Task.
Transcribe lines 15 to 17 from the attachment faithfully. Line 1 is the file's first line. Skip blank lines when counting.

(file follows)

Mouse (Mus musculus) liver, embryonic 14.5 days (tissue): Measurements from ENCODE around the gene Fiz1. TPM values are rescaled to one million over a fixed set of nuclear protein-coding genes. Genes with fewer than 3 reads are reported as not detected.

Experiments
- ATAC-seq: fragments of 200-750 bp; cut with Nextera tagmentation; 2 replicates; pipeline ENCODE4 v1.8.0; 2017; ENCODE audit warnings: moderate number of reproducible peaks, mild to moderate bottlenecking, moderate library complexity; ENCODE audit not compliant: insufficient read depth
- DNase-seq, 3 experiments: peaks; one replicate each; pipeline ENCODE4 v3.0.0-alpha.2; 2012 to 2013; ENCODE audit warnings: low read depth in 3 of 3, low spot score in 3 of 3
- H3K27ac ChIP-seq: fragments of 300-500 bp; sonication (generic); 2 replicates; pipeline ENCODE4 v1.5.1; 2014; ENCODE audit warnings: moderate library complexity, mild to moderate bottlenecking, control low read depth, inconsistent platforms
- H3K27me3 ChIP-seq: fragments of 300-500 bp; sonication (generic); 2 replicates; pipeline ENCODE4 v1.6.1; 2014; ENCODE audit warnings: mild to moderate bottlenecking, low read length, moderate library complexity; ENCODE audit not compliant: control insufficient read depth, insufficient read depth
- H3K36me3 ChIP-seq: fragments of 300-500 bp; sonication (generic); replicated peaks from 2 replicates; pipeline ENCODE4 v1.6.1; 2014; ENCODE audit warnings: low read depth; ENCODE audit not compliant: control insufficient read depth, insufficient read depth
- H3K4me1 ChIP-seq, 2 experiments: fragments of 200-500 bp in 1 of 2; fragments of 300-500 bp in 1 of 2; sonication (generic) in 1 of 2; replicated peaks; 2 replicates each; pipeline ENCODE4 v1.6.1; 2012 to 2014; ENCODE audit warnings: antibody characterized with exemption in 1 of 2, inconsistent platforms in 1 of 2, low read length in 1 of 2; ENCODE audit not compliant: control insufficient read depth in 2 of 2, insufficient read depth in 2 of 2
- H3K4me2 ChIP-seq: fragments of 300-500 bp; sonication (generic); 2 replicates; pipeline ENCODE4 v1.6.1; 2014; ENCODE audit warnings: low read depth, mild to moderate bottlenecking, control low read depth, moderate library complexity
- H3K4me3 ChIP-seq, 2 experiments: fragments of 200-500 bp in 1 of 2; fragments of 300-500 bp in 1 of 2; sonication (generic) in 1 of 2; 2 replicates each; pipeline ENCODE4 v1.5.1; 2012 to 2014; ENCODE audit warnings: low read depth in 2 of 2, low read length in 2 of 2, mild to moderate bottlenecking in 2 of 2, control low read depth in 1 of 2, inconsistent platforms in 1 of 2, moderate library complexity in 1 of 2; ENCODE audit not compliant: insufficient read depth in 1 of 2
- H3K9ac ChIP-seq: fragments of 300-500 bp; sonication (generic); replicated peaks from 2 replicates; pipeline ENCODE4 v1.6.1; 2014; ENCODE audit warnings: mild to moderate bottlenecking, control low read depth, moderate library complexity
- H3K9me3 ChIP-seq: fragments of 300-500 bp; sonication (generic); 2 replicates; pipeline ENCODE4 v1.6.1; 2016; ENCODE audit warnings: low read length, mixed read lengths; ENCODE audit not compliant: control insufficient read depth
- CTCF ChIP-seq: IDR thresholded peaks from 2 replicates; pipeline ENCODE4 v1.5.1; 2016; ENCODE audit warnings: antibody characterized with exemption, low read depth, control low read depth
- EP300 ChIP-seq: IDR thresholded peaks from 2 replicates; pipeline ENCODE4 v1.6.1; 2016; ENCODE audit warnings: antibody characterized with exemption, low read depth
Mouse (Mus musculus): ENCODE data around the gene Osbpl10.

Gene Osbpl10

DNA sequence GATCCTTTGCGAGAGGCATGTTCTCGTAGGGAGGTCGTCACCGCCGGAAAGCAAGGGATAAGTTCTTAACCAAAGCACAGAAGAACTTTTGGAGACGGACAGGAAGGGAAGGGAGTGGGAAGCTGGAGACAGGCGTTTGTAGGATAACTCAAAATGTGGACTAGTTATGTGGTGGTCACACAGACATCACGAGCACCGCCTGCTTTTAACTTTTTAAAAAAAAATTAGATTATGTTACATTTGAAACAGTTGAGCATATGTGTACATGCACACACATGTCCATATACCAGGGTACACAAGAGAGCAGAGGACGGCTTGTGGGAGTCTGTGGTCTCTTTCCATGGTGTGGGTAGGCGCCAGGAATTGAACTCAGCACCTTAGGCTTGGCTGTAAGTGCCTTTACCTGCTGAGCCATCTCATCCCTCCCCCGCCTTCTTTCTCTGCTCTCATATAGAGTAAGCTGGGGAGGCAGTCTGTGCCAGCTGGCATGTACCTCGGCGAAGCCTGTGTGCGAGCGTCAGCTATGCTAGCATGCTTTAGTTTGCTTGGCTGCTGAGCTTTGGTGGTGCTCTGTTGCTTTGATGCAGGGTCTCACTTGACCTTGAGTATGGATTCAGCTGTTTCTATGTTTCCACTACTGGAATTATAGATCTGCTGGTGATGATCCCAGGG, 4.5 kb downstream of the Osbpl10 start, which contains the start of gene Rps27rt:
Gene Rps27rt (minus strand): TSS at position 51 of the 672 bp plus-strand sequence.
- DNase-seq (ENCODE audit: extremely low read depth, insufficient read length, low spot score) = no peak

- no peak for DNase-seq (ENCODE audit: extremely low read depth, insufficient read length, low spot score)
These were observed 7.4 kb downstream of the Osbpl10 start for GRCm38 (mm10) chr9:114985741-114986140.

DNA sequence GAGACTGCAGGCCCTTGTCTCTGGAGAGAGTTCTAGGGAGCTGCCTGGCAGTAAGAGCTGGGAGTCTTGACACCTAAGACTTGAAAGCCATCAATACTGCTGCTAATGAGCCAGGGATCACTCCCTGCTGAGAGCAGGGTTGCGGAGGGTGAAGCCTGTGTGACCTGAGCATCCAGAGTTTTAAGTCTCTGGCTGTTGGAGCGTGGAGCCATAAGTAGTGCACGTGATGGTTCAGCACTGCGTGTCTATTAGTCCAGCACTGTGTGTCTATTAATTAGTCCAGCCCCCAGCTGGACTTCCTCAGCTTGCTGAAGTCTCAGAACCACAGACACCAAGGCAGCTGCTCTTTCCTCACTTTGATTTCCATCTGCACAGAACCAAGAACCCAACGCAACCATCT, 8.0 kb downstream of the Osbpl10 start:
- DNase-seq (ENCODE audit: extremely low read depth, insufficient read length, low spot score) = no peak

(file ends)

Mouse (Mus musculus): ENCODE data around the gene Osbpl10.

Gene Osbpl10

DNA sequence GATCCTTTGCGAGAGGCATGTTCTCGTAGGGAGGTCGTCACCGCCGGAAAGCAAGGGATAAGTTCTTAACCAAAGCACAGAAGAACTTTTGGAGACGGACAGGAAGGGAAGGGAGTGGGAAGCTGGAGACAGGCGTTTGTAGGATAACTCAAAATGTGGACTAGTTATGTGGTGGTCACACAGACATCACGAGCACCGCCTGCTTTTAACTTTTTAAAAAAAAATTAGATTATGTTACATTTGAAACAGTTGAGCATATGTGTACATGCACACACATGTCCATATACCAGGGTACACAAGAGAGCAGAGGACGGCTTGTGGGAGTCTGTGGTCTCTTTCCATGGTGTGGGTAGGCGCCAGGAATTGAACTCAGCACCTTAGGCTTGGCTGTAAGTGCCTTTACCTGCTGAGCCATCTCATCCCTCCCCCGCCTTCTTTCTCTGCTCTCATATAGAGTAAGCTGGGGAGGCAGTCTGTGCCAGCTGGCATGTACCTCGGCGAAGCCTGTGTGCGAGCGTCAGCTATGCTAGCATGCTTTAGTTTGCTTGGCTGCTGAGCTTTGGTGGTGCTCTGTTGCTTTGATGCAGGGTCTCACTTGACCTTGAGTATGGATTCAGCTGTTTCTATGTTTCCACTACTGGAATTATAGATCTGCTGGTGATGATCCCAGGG, 4.5 kb downstream of the Osbpl10 start, which contains the start of gene Rps27rt: